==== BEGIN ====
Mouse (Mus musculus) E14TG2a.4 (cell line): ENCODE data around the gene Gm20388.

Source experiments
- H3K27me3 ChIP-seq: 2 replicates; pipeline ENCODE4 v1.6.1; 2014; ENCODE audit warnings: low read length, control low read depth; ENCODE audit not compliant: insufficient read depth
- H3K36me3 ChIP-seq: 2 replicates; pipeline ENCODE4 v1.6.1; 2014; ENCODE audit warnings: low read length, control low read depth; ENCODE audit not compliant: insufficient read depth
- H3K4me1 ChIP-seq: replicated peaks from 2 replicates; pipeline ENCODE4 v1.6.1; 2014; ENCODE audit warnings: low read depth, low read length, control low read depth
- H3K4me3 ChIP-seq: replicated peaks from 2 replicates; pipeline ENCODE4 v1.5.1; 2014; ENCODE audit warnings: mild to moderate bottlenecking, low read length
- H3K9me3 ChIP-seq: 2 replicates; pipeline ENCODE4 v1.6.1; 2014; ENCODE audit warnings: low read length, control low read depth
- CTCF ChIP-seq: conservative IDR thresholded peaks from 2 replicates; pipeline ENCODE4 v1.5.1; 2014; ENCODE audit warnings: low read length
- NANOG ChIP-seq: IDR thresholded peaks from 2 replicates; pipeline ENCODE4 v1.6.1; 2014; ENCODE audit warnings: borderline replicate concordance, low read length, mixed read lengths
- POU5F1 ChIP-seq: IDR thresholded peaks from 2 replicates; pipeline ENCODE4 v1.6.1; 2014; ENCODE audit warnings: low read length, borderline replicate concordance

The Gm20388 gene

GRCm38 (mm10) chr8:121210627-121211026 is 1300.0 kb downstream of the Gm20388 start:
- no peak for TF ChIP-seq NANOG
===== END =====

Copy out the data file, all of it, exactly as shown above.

Mouse (Mus musculus) E14TG2a.4 (cell line): ENCODE data around the gene Gm20388.

Source experiments
- H3K27me3 ChIP-seq: 2 replicates; pipeline ENCODE4 v1.6.1; 2014; ENCODE audit warnings: low read length, control low read depth; ENCODE audit not compliant: insufficient read depth
- H3K36me3 ChIP-seq: 2 replicates; pipeline ENCODE4 v1.6.1; 2014; ENCODE audit warnings: low read length, control low read depth; ENCODE audit not compliant: insufficient read depth
- H3K4me1 ChIP-seq: replicated peaks from 2 replicates; pipeline ENCODE4 v1.6.1; 2014; ENCODE audit warnings: low read depth, low read length, control low read depth
- H3K4me3 ChIP-seq: replicated peaks from 2 replicates; pipeline ENCODE4 v1.5.1; 2014; ENCODE audit warnings: mild to moderate bottlenecking, low read length
- H3K9me3 ChIP-seq: 2 replicates; pipeline ENCODE4 v1.6.1; 2014; ENCODE audit warnings: low read length, control low read depth
- CTCF ChIP-seq: conservative IDR thresholded peaks from 2 replicates; pipeline ENCODE4 v1.5.1; 2014; ENCODE audit warnings: low read length
- NANOG ChIP-seq: IDR thresholded peaks from 2 replicates; pipeline ENCODE4 v1.6.1; 2014; ENCODE audit warnings: borderline replicate concordance, low read length, mixed read lengths
- POU5F1 ChIP-seq: IDR thresholded peaks from 2 replicates; pipeline ENCODE4 v1.6.1; 2014; ENCODE audit warnings: low read length, borderline replicate concordance

The Gm20388 gene

GRCm38 (mm10) chr8:121210627-121211026 is 1300.0 kb downstream of the Gm20388 start:
- no peak for TF ChIP-seq NANOG